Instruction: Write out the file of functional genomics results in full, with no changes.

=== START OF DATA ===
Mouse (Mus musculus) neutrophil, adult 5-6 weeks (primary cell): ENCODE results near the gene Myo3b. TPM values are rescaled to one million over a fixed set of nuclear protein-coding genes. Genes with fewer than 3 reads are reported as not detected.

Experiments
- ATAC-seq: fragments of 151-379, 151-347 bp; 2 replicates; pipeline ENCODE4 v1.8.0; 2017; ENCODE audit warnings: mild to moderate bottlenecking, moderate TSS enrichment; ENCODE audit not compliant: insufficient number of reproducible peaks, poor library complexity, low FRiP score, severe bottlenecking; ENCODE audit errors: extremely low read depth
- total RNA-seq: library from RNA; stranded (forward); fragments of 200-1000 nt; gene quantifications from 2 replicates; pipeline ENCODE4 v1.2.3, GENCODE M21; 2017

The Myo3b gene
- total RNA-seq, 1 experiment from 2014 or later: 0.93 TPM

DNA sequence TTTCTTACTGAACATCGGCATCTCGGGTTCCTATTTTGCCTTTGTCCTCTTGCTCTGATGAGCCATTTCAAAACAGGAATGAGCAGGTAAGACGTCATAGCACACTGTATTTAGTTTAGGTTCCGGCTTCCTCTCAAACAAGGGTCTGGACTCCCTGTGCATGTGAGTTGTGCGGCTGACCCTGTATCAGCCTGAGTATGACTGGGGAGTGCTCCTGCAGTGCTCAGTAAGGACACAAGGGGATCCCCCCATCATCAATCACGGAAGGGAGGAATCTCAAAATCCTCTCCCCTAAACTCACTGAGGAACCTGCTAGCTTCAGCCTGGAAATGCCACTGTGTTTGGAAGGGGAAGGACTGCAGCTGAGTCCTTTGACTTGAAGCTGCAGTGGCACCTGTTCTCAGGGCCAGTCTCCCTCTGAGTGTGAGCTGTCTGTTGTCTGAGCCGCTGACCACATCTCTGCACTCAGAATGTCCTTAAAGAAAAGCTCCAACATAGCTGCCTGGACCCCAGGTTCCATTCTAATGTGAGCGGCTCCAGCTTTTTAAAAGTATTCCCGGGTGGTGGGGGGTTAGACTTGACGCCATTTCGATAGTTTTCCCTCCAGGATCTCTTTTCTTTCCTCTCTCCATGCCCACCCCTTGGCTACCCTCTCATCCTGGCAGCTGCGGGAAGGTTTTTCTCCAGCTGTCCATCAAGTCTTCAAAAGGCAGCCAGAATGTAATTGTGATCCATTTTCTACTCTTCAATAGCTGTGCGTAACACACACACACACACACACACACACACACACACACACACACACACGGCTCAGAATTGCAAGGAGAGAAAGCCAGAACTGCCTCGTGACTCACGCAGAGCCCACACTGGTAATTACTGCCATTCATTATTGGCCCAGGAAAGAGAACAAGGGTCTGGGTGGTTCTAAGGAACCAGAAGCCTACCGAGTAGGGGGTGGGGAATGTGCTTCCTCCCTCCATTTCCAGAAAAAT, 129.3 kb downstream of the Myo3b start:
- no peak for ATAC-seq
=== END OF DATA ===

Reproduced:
Mouse (Mus musculus) neutrophil, adult 5-6 weeks (primary cell): ENCODE results near the gene Myo3b. TPM values are rescaled to one million over a fixed set of nuclear protein-coding genes. Genes with fewer than 3 reads are reported as not detected.

Experiments
- ATAC-seq: fragments of 151-379, 151-347 bp; 2 replicates; pipeline ENCODE4 v1.8.0; 2017; ENCODE audit warnings: mild to moderate bottlenecking, moderate TSS enrichment; ENCODE audit not compliant: insufficient number of reproducible peaks, poor library complexity, low FRiP score, severe bottlenecking; ENCODE audit errors: extremely low read depth
- total RNA-seq: library from RNA; stranded (forward); fragments of 200-1000 nt; gene quantifications from 2 replicates; pipeline ENCODE4 v1.2.3, GENCODE M21; 2017

The Myo3b gene
- total RNA-seq, 1 experiment from 2014 or later: 0.93 TPM

DNA sequence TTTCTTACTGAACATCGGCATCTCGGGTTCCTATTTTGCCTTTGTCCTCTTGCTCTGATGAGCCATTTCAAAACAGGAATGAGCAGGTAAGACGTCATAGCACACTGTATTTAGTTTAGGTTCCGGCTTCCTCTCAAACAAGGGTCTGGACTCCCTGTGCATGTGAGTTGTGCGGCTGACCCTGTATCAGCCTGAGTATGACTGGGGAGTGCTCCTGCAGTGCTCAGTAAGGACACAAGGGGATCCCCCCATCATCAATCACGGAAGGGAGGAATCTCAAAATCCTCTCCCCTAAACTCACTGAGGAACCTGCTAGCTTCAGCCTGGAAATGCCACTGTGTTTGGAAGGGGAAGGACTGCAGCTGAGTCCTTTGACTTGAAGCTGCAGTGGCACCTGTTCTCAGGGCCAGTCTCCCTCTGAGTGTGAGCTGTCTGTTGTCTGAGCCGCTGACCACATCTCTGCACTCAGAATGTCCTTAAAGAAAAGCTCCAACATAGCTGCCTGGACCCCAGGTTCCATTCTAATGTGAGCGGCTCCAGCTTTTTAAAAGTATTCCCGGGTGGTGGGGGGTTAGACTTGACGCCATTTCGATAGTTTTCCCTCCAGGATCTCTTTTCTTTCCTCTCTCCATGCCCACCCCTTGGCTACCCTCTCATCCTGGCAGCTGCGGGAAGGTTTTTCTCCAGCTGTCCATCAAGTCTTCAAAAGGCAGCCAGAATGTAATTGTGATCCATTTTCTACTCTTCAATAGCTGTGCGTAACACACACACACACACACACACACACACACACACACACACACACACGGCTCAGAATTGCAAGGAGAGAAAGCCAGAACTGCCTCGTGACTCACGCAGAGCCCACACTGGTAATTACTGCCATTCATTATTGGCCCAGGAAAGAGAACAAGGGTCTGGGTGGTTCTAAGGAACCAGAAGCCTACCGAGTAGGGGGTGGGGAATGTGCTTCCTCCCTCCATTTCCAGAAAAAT, 129.3 kb downstream of the Myo3b start:
- no peak for ATAC-seq